One class I had explained it in terms of a Fourier transform.
If you look at the width of the absolute value of a function
with unit area, and the width of the absolute value of its
Fourier transform, you pretty much find the uncertainty
principle. Other than a factor of hbar, the position and momentum
wavefunctions are related by a Fourier transform, as are time and
energy. Especially if you consider E=\hbar \omega.
-- glen

Reply by Steve Pope●August 2, 20052005-08-02

lebann <Lebann@gmail.com> wrote:

> However, I am still unclear about the reason WHY that is true?
> Why would finding features for some frequency 1Mhz would require
> the duration of the autocorrelation function to be on the order
> of (1/1e6)? Is this some kind of uncertanity in signals like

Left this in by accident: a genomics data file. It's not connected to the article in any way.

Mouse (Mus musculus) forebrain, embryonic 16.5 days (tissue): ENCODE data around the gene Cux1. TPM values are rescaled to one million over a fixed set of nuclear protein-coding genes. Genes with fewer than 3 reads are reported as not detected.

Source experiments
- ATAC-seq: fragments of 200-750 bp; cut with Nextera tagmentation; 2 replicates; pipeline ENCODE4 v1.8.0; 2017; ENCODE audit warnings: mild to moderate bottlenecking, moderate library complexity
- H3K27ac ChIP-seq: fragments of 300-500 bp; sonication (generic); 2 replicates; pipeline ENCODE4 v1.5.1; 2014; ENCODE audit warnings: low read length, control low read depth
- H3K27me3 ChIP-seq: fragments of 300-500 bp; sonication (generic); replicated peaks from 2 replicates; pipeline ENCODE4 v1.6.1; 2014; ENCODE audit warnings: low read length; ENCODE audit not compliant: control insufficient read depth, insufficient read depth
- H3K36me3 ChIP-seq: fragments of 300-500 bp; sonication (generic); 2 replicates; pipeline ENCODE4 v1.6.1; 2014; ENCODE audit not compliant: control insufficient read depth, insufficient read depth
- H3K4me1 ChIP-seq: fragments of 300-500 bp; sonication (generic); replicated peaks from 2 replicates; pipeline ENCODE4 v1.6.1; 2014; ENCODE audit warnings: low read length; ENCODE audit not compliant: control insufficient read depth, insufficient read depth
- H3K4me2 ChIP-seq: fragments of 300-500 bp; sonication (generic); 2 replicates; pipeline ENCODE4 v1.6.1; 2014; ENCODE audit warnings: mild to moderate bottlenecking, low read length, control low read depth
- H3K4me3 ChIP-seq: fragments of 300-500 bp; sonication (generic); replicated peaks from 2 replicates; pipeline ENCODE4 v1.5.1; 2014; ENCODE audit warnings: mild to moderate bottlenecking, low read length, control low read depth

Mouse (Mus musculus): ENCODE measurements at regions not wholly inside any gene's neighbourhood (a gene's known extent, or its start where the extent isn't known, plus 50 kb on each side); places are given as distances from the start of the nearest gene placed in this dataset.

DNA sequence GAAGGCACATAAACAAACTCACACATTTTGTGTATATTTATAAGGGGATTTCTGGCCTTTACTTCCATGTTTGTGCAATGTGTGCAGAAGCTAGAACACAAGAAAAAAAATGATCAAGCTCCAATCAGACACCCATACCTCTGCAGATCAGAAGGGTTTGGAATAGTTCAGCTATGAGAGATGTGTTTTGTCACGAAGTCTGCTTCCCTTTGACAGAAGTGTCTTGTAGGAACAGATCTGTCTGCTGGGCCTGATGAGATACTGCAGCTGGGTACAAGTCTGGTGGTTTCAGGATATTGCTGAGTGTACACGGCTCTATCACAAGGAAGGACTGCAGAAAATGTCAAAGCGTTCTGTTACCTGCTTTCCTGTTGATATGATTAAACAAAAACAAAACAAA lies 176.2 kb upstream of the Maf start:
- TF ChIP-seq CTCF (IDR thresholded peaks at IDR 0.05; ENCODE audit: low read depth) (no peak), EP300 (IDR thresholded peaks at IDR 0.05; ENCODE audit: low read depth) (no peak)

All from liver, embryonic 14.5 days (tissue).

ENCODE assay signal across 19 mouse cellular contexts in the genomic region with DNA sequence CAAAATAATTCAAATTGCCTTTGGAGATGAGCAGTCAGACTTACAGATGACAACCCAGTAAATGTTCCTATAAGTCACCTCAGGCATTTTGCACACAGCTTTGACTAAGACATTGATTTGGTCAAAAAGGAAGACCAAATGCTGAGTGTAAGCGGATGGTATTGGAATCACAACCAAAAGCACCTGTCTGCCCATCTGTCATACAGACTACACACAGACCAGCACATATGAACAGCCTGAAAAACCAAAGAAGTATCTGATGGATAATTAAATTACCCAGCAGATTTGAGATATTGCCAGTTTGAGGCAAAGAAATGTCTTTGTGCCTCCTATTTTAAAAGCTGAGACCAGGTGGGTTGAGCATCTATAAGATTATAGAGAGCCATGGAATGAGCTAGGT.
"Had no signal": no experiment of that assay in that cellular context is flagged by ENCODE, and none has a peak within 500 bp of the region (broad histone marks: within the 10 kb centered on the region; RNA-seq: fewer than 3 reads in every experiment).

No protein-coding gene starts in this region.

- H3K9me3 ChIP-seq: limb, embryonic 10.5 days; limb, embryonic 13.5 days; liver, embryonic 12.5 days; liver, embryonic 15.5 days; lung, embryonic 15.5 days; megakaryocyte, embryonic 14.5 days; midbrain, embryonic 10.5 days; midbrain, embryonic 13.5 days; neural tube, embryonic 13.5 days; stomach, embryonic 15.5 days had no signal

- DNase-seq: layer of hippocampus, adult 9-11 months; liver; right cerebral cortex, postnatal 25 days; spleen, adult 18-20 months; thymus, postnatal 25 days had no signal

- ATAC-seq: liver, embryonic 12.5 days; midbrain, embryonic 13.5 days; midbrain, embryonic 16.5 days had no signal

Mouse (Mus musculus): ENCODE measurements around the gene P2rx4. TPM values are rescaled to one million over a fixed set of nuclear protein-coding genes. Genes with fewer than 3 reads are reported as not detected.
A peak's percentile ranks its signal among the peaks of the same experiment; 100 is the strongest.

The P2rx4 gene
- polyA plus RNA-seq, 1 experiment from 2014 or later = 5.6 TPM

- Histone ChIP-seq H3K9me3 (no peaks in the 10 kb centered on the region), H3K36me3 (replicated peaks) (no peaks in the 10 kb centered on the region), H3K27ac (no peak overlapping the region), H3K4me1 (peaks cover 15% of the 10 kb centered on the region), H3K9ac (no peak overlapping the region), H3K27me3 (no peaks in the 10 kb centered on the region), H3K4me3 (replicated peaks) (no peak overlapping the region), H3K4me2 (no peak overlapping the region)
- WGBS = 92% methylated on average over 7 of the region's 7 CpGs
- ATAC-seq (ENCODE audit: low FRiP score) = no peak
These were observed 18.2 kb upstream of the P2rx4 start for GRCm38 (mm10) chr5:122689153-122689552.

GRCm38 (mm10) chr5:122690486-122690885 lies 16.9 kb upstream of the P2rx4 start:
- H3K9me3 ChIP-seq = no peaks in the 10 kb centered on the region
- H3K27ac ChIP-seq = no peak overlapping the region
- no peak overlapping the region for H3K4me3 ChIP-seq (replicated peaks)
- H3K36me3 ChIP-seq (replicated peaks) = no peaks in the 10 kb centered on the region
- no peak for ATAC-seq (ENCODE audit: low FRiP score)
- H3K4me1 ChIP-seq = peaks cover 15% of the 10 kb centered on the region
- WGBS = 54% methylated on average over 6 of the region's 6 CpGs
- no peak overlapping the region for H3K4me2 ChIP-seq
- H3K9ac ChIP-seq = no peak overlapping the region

> the Hiesenberg uncertainity in phsics?

While I have actually heard engineers call this effect
the "Heisenberg Principle" that's a misnomer. I will say
instead it's the Gibbs Phenomenon. In any event, to get
a given frequency resolution F in a spectral estimator,
you need a window of autocorelation data of at least length 1/F.
What isn't true is that with a window of exactly this length,
you need to select only frequencies that equally spaced
multiples of F. You can use any frequency.
Steve

Reply by Rune Allnor●August 1, 20052005-08-01

lebann wrote:

> Thanks for the reply Rune.
>
> >If we agree that the duration of your autocorrelation sequence is 2 ps,
> >then the explanation for the "frequencies below 1/2 ps make no sense"
> >is simply that the data don't contain information for longer durations
> >than 2 ps. If, for instance, there is some feature present at 1 MHz,
> >you will not find it, since it would require a recording with duration
> >on the order of 1 us, for the 1 MHz feature to be detected.
>
> However, I am still unclear about the reason WHY that is true? Why would
> finding features for some frequency 1Mhz would require the duration of the
> autocorrelation function to be on the order of (1/1e6)? Is this some kind